Herb also performed
consulting work in the generation and distribution of electrical power
for the Morencie Copper mine. This mine, the largest in the United States,
provided much of the copper vital to the munitions manufacturers during
World War II.
Herb instituted the electronics course at Gila College in Thatcher,
Arizona, and served as its first instructor while on loan from Gila
Broadcasting. As a test of emergency broadcasting, he conducted an experimental
project in 1947-48 to test the signal strength of balloon-supported
antennas. These tests, on a special frequency, were performed on the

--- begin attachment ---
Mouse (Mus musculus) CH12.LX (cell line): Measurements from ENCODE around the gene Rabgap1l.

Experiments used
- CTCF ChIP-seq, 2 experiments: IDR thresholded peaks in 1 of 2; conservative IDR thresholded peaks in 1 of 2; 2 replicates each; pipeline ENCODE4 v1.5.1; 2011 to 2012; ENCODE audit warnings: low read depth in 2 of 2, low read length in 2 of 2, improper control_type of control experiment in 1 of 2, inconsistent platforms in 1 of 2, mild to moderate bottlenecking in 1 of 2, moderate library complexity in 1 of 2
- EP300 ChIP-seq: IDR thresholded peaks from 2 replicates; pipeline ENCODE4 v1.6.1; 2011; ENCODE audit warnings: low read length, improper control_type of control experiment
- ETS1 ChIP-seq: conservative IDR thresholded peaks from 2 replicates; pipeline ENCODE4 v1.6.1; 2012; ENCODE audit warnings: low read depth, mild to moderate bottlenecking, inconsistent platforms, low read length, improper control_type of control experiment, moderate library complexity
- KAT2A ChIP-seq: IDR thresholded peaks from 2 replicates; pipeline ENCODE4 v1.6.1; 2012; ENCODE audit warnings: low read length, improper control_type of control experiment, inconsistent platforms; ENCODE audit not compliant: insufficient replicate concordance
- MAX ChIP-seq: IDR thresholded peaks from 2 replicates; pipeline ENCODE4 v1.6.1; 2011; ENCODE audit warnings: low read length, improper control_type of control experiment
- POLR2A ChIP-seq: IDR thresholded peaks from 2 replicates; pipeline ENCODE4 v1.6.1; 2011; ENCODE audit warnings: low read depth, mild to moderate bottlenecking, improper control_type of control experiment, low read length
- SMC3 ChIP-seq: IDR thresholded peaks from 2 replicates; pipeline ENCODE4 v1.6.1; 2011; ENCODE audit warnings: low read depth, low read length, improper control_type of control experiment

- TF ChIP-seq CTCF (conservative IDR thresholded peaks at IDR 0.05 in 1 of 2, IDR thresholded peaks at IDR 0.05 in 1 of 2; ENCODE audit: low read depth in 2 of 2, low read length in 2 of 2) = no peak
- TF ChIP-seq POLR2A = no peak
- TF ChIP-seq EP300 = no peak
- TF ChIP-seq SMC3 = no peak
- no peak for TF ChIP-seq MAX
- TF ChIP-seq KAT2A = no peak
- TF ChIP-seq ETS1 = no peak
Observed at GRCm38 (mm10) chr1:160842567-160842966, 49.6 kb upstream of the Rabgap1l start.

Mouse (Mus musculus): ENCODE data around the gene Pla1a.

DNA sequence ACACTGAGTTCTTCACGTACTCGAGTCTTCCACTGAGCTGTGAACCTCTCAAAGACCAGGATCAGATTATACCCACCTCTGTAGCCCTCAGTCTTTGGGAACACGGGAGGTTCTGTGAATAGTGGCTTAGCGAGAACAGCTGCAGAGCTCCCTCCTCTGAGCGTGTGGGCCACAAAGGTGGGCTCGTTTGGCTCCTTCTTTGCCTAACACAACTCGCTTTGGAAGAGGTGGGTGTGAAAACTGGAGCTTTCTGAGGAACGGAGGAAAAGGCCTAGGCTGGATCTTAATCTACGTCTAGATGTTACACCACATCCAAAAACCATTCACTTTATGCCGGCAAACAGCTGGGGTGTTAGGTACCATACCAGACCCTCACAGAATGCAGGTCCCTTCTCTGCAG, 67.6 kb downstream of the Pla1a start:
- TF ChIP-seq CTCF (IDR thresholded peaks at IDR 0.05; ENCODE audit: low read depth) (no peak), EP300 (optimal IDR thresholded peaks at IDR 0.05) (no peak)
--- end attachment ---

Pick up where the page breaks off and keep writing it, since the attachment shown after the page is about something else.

summit of Arizona’s 10,000 foot high Mount Graham.
In 1949, Ewing C. "Gene" Kelly hired Herb as the first Chief
Engineer for Kelly Broadcasting in Sacramento. In addition to serving
as chief engineer of KCRA AM and FM radio stations, Herb attended and
testified at the national hearings on the assignment of TV channels
in the nation. As a result of his expertise, Kelly Broadcasting was
granted the regional license to broadcast on channel 3 of the television
broadcast spectrum. To this day Kelly Broadcasting remains an affiliate
of NBC and a giant in the industry. Initially, Channel 3 broadcasted
from the 500 foot tall, self-supporting tower still located at the 310
10th Street location. Herb was instrumental in KCRA broadcasting in
color as the first station on the West Coast to do so.
Herb served as Chairman of the Sacramento Section of the Institute of
Radio Engineers from 1949 to 1959.